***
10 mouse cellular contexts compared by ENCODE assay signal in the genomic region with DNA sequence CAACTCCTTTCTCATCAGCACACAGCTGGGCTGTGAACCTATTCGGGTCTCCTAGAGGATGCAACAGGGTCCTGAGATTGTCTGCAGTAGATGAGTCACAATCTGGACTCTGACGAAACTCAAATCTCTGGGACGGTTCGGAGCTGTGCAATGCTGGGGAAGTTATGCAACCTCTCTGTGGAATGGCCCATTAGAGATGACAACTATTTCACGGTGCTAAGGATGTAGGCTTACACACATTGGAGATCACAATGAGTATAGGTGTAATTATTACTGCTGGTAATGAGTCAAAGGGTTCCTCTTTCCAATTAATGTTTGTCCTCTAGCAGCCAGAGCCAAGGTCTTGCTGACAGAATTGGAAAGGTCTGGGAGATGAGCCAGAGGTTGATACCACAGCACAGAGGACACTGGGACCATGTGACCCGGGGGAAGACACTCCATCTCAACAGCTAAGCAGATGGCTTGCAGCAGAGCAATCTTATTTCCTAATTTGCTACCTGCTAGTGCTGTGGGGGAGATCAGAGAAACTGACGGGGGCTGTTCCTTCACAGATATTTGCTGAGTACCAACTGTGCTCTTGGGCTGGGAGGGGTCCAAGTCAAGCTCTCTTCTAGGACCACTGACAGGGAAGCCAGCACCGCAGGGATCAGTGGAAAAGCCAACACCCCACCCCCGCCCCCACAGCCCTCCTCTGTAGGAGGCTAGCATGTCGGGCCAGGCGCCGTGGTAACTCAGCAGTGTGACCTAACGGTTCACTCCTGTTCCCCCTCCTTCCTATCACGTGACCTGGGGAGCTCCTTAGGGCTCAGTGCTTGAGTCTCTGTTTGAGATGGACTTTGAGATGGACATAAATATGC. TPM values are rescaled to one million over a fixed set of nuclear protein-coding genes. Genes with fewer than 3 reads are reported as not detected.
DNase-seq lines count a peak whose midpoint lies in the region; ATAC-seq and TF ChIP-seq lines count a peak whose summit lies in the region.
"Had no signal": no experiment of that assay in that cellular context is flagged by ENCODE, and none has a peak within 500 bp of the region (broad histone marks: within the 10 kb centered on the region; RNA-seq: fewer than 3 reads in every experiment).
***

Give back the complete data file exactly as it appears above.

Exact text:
10 mouse cellular contexts compared by ENCODE assay signal in the genomic region with DNA sequence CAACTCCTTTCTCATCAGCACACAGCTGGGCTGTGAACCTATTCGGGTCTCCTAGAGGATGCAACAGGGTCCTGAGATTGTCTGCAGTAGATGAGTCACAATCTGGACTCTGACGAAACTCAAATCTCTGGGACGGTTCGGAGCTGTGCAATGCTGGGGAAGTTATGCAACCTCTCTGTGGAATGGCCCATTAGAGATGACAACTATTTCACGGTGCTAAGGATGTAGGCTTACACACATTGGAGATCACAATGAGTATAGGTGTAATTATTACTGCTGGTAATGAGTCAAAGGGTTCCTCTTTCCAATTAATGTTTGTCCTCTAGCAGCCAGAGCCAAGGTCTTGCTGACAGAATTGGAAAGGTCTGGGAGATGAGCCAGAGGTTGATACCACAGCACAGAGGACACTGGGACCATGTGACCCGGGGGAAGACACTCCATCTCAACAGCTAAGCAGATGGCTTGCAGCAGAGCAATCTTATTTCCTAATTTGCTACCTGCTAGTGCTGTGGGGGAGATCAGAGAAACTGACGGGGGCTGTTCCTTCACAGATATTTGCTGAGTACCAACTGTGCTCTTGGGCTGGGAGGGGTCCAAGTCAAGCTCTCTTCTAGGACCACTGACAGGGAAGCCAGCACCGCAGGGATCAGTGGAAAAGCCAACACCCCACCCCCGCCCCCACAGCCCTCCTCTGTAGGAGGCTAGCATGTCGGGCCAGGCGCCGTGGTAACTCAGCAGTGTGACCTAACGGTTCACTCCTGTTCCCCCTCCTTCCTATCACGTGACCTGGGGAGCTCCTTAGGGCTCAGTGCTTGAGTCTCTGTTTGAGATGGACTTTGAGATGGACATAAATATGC. TPM values are rescaled to one million over a fixed set of nuclear protein-coding genes. Genes with fewer than 3 reads are reported as not detected.
DNase-seq lines count a peak whose midpoint lies in the region; ATAC-seq and TF ChIP-seq lines count a peak whose summit lies in the region.
"Had no signal": no experiment of that assay in that cellular context is flagged by ENCODE, and none has a peak within 500 bp of the region (broad histone marks: within the 10 kb centered on the region; RNA-seq: fewer than 3 reads in every experiment).